The exploits of the Black Brigade were seen as disgraceful and barbaric by the Patriots and Tye became something of a boogeyman in New Jersey. By 1780, the Black Brigade were essentially acting as hitmen for the British, assassinating or capturing local high-ranking militiamen. One such target was Joshua Huddy. Huddy was considered something of a hero among Patriots but was notorious among Loyalists; he and his militia had raided and killed many prominent Loyalists. In essence, he was Tye’s Patriot counterpart.

When the Black Brigade came for him, Huddy managed to hold them off for about two hours with the help of his servant girl, before surrendering when his house caught fire. During his arrest, however, the Black Brigade was ambushed by a Patriot militia, and in the ensuing confusion, Huddy managed to escape. Tye was wounded in the wrist by a stray shot. Two days later, he succumbed to gangrene and died, aged 27.

Thus ends Tye’s chapter in history.

Although Tye never achieved the free life he sought, the story did not end with him. As the war came to a close in 1783, the British prepared to evacuate through New York. By this point, tens of thousands of slaves had served with the British. Many of them had since succumbed to disease, been captured and returned to their masters, or died in battle. Many did not expect the British to make good on their promise of freedom, but perhaps surprisingly, they did. Guy Carleton, the temporary commander-in-chief of the British forces, attended negotiations with George Washington following the British surrender, in which Washington was quite adamant that the “human property” of the Patriots be returned to their original owners. Carleton refused to yield. After some discussion, he managed to broker a deal with Washington: the slaves would not be returned, but any slave owners who lost their slaves during the war would be monetarily reimbursed by the British government. Carleton went so far as to compile a book of records relating to every escaped slave and every slave owner who was legally entitled to compensation, which was entitled the “Book of Negroes”.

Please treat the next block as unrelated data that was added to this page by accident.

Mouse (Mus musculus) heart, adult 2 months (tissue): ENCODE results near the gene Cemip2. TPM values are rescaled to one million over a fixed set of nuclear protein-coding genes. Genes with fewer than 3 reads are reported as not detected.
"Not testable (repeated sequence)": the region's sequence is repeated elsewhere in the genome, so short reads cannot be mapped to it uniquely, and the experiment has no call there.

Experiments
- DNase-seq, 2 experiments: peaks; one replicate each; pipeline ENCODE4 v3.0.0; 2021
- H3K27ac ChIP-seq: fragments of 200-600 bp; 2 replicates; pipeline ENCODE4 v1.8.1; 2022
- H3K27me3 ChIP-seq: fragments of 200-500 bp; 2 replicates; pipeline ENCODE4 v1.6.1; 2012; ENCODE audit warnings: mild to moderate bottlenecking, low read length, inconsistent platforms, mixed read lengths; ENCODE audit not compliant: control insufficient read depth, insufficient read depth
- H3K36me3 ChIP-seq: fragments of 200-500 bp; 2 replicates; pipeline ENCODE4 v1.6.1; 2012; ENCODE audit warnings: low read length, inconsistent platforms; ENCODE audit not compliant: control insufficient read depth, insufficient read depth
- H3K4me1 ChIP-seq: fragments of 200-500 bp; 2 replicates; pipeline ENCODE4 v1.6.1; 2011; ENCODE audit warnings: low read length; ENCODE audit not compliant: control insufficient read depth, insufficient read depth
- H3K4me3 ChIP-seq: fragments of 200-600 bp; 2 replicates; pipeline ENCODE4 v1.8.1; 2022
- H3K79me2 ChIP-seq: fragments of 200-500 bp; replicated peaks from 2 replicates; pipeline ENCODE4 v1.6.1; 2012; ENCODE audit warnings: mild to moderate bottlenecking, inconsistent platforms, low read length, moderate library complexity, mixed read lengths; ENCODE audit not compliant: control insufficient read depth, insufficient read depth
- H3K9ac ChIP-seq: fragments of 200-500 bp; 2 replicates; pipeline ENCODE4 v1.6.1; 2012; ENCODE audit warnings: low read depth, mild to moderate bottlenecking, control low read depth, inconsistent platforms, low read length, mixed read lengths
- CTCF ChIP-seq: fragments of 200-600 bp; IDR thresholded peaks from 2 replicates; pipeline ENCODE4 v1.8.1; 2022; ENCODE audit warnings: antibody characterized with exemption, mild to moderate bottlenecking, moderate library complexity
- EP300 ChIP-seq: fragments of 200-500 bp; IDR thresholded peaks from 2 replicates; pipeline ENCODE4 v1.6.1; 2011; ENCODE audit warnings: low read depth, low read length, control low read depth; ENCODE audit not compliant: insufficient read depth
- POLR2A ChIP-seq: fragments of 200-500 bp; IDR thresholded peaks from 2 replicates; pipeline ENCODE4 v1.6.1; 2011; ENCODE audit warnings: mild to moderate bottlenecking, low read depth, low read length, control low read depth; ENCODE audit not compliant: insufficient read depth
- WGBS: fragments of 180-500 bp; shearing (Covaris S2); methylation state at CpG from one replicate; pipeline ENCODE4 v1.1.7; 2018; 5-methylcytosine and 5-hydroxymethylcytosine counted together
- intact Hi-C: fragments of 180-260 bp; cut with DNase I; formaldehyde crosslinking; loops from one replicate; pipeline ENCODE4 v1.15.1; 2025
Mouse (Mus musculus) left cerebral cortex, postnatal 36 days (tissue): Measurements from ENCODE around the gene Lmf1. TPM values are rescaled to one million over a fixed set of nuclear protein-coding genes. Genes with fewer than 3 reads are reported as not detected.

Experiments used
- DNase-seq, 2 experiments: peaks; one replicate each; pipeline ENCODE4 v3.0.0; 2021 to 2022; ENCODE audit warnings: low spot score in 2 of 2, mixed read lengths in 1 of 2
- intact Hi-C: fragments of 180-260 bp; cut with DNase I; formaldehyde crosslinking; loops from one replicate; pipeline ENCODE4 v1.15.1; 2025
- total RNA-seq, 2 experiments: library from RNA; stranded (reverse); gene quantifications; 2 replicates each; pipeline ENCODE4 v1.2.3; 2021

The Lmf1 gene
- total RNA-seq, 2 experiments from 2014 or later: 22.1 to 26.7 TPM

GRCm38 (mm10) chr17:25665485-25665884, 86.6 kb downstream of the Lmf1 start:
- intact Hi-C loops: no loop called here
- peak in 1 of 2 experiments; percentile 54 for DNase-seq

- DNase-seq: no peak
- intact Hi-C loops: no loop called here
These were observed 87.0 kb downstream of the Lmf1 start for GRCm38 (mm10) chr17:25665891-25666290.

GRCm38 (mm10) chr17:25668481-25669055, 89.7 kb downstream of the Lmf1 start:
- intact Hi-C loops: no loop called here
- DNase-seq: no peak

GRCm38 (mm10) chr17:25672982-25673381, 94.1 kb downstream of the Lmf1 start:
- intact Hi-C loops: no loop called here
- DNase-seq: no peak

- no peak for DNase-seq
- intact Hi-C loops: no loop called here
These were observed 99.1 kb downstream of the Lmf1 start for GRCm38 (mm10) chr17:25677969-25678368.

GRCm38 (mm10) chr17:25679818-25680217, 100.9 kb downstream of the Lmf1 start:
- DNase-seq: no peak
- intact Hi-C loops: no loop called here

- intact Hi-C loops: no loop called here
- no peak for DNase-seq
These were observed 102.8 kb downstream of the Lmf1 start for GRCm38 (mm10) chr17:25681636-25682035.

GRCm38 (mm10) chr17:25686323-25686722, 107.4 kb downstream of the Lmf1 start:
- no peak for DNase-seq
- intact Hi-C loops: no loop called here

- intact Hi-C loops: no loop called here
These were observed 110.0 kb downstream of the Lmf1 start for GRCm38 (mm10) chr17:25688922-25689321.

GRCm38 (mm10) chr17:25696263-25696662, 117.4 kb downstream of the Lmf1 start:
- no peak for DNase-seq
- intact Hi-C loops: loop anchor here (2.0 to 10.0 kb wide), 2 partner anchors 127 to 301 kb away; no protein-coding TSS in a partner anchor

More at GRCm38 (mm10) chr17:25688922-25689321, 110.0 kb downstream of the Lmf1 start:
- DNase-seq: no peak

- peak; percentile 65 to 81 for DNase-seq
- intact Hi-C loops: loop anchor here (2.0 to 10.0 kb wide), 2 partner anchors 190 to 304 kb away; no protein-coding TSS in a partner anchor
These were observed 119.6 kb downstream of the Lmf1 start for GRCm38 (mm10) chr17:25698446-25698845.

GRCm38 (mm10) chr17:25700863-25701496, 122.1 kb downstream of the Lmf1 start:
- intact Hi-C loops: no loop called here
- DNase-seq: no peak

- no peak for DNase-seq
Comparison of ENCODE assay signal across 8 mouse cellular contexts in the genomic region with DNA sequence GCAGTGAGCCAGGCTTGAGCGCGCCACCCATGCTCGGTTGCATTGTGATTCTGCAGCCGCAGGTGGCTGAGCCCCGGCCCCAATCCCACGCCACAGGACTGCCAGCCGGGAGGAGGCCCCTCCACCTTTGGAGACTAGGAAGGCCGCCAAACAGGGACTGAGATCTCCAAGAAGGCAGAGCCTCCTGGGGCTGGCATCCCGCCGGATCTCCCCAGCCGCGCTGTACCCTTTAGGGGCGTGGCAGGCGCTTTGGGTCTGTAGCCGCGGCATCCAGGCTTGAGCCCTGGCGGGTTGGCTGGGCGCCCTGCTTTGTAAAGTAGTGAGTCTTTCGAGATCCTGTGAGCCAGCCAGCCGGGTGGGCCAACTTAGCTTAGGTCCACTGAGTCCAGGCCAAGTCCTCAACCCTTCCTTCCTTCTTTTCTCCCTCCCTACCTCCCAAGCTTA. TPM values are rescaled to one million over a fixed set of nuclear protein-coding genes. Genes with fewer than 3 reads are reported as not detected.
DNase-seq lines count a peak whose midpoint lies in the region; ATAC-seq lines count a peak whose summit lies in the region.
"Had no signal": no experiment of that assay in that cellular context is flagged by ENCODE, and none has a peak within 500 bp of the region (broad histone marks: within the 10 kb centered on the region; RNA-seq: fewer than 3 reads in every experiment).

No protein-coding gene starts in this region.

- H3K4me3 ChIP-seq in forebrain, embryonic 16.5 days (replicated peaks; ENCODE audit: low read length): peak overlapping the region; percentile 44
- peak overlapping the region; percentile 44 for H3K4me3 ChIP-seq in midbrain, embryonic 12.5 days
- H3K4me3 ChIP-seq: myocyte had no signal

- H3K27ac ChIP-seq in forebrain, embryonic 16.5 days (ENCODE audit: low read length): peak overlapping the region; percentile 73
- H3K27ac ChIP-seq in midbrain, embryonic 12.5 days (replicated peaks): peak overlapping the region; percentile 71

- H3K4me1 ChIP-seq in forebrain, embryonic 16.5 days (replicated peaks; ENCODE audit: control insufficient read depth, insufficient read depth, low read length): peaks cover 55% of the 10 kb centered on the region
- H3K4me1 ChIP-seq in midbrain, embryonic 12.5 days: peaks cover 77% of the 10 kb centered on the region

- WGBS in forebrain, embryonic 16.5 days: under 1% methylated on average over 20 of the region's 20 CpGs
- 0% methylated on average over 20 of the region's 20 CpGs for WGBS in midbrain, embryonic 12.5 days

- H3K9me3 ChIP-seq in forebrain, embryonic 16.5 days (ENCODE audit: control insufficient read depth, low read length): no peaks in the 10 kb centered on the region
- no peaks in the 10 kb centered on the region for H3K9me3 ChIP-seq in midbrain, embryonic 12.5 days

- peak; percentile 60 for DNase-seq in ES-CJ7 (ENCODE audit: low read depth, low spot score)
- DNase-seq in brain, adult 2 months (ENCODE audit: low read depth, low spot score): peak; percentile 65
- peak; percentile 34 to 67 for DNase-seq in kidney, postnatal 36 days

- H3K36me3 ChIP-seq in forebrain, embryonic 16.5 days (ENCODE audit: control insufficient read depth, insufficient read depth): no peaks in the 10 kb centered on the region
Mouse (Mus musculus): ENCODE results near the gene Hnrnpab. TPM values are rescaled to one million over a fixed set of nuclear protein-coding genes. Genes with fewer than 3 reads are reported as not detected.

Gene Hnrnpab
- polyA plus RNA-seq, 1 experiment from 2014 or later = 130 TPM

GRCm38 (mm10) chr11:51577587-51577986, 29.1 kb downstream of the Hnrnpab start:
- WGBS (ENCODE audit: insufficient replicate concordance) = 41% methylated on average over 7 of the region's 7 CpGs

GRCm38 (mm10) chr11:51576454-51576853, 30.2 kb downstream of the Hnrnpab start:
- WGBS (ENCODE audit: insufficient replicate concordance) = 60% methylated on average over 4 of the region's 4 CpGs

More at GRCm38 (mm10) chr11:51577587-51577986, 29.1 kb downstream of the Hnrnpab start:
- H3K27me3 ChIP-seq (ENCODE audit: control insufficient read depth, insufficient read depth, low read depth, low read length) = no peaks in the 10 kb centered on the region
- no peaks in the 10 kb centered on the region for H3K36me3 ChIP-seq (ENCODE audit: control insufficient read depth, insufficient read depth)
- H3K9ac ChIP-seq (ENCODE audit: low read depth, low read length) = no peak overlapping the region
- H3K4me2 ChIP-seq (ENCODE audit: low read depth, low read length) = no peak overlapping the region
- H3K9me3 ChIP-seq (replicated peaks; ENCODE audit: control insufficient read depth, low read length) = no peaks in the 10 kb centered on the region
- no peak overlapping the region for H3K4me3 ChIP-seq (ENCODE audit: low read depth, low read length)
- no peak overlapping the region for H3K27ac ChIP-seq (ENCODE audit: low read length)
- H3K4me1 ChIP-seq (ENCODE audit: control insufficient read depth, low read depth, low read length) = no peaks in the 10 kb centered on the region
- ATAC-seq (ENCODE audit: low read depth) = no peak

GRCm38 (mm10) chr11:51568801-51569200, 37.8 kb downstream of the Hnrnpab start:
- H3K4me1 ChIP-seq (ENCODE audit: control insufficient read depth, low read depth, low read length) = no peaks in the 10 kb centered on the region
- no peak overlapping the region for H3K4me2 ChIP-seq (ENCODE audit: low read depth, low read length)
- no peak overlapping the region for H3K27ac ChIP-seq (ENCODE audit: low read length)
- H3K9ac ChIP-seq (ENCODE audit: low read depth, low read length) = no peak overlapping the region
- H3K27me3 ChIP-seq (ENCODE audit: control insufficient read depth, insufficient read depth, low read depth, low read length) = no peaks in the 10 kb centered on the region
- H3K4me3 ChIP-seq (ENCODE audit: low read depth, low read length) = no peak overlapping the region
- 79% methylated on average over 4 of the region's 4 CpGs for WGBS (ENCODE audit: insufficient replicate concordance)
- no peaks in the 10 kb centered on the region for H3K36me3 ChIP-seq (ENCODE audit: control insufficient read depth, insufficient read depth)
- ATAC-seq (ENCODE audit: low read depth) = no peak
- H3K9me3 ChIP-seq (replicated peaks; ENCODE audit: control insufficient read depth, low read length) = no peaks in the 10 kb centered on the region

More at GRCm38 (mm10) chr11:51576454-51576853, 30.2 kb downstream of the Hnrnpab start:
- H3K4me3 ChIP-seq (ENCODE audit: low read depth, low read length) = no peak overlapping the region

The escaped slaves were shipped off with the rest of the Loyalist evacuees to Canada, England, and eventually, Sierra Leone. Many were granted land in Nova Scotia, where they built defenses among fears that the Patriots would try and forcibly reclaim their lost slaves.

Joshua Huddy was captured by Loyalists and hanged in a revenge killing. This event disrupted negotiations between Colonial Congress and the British.

Despite Carleton’s promises to Washington, no slave owners were ever reimbursed by the British government.

This is a painting of Abigail Dolbeare Hinman. On September 6, 1781 a combined force of 1700 British, Hessian, and Loyalist forces attacked the town of New London and Fort Griswold (which was across the river). According to legend Abigail Hinman participated in the defense by attempting to shoot Benedict Arnold as he ordered the town burnt. 

Nurgle’s Invasion of Ultramar in 8th Edition (MASSIVE SPOILERS)

I was able to glean some info from the fluff segments regarding Mortarian and the Death Guard’s invasion of Ultramar. HEAVY spoilers below. I’ll basically be summarizing the main points.

-Three systems to the galactic north of Ultramar are fully corrupted by Nurgle, becoming the Scourge Stars which will serve as the staging area for the invasion of Ultramar by the forces of Nurgle. Note that these systems are NOT part of Ultramar but are simply to the north of it. This will be an important distinction later in the story.

-The Invasion is led by Mortarian and Typhus who leads the entire Plague Fleet on this offensive as well. There is a Great Unclean one named Ka'Gash who joins their forces as well.